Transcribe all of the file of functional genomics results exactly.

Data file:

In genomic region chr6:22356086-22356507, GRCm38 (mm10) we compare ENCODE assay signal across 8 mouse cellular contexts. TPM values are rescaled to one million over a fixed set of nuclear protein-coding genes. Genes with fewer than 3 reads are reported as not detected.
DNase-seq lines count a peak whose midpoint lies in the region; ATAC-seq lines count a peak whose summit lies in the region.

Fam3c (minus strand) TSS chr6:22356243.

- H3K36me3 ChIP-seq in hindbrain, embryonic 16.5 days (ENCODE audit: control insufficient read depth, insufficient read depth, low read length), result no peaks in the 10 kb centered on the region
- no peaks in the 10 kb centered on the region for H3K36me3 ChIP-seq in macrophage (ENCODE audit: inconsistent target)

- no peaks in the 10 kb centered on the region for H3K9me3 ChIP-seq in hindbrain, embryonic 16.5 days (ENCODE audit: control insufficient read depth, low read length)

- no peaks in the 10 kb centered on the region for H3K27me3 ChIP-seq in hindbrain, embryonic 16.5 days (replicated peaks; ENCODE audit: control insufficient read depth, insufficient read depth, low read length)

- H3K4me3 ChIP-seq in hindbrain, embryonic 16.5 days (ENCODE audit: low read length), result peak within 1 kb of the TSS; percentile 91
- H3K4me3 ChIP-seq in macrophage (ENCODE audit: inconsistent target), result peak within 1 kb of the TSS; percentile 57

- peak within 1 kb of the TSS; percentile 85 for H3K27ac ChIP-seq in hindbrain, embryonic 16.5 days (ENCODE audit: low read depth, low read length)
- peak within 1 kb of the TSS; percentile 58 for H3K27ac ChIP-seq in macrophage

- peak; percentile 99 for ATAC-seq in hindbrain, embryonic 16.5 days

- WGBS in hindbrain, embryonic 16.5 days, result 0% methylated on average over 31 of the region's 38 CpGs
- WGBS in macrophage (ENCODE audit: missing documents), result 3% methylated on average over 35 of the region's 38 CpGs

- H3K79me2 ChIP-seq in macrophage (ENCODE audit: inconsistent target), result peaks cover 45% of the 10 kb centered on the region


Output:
In genomic region chr6:22356086-22356507, GRCm38 (mm10) we compare ENCODE assay signal across 8 mouse cellular contexts. TPM values are rescaled to one million over a fixed set of nuclear protein-coding genes. Genes with fewer than 3 reads are reported as not detected.
DNase-seq lines count a peak whose midpoint lies in the region; ATAC-seq lines count a peak whose summit lies in the region.

Fam3c (minus strand) TSS chr6:22356243.

- H3K36me3 ChIP-seq in hindbrain, embryonic 16.5 days (ENCODE audit: control insufficient read depth, insufficient read depth, low read length), result no peaks in the 10 kb centered on the region
- no peaks in the 10 kb centered on the region for H3K36me3 ChIP-seq in macrophage (ENCODE audit: inconsistent target)

- no peaks in the 10 kb centered on the region for H3K9me3 ChIP-seq in hindbrain, embryonic 16.5 days (ENCODE audit: control insufficient read depth, low read length)

- no peaks in the 10 kb centered on the region for H3K27me3 ChIP-seq in hindbrain, embryonic 16.5 days (replicated peaks; ENCODE audit: control insufficient read depth, insufficient read depth, low read length)

- H3K4me3 ChIP-seq in hindbrain, embryonic 16.5 days (ENCODE audit: low read length), result peak within 1 kb of the TSS; percentile 91
- H3K4me3 ChIP-seq in macrophage (ENCODE audit: inconsistent target), result peak within 1 kb of the TSS; percentile 57

- peak within 1 kb of the TSS; percentile 85 for H3K27ac ChIP-seq in hindbrain, embryonic 16.5 days (ENCODE audit: low read depth, low read length)
- peak within 1 kb of the TSS; percentile 58 for H3K27ac ChIP-seq in macrophage

- peak; percentile 99 for ATAC-seq in hindbrain, embryonic 16.5 days

- WGBS in hindbrain, embryonic 16.5 days, result 0% methylated on average over 31 of the region's 38 CpGs
- WGBS in macrophage (ENCODE audit: missing documents), result 3% methylated on average over 35 of the region's 38 CpGs

- H3K79me2 ChIP-seq in macrophage (ENCODE audit: inconsistent target), result peaks cover 45% of the 10 kb centered on the region